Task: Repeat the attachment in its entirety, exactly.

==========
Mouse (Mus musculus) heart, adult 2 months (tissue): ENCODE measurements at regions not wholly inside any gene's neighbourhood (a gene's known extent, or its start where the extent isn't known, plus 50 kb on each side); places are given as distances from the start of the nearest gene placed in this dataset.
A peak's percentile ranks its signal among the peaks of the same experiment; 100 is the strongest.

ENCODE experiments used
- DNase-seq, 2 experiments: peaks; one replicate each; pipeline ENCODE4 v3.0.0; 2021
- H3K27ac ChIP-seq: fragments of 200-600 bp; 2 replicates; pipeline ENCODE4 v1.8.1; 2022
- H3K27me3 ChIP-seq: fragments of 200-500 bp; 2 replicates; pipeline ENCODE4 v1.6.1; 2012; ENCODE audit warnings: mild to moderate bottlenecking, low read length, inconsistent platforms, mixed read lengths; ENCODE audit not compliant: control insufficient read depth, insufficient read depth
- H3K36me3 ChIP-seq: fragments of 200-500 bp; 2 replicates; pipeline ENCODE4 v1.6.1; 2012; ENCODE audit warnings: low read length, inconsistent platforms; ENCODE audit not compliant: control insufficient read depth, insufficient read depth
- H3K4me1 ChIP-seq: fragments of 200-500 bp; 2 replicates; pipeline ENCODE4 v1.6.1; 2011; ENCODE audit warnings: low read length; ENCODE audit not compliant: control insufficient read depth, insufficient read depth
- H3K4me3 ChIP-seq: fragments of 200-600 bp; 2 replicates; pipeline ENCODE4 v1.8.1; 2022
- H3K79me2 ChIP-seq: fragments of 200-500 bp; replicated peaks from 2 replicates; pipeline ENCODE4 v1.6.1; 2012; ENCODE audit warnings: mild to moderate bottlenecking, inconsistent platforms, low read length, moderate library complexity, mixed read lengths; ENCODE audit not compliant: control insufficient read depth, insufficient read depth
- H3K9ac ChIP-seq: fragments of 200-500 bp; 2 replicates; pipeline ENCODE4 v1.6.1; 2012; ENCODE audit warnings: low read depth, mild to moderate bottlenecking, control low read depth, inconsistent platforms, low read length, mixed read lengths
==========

Mouse (Mus musculus) heart, adult 2 months (tissue): ENCODE measurements at regions not wholly inside any gene's neighbourhood (a gene's known extent, or its start where the extent isn't known, plus 50 kb on each side); places are given as distances from the start of the nearest gene placed in this dataset.
A peak's percentile ranks its signal among the peaks of the same experiment; 100 is the strongest.

ENCODE experiments used
- DNase-seq, 2 experiments: peaks; one replicate each; pipeline ENCODE4 v3.0.0; 2021
- H3K27ac ChIP-seq: fragments of 200-600 bp; 2 replicates; pipeline ENCODE4 v1.8.1; 2022
- H3K27me3 ChIP-seq: fragments of 200-500 bp; 2 replicates; pipeline ENCODE4 v1.6.1; 2012; ENCODE audit warnings: mild to moderate bottlenecking, low read length, inconsistent platforms, mixed read lengths; ENCODE audit not compliant: control insufficient read depth, insufficient read depth
- H3K36me3 ChIP-seq: fragments of 200-500 bp; 2 replicates; pipeline ENCODE4 v1.6.1; 2012; ENCODE audit warnings: low read length, inconsistent platforms; ENCODE audit not compliant: control insufficient read depth, insufficient read depth
- H3K4me1 ChIP-seq: fragments of 200-500 bp; 2 replicates; pipeline ENCODE4 v1.6.1; 2011; ENCODE audit warnings: low read length; ENCODE audit not compliant: control insufficient read depth, insufficient read depth
- H3K4me3 ChIP-seq: fragments of 200-600 bp; 2 replicates; pipeline ENCODE4 v1.8.1; 2022
- H3K79me2 ChIP-seq: fragments of 200-500 bp; replicated peaks from 2 replicates; pipeline ENCODE4 v1.6.1; 2012; ENCODE audit warnings: mild to moderate bottlenecking, inconsistent platforms, low read length, moderate library complexity, mixed read lengths; ENCODE audit not compliant: control insufficient read depth, insufficient read depth
- H3K9ac ChIP-seq: fragments of 200-500 bp; 2 replicates; pipeline ENCODE4 v1.6.1; 2012; ENCODE audit warnings: low read depth, mild to moderate bottlenecking, control low read depth, inconsistent platforms, low read length, mixed read lengths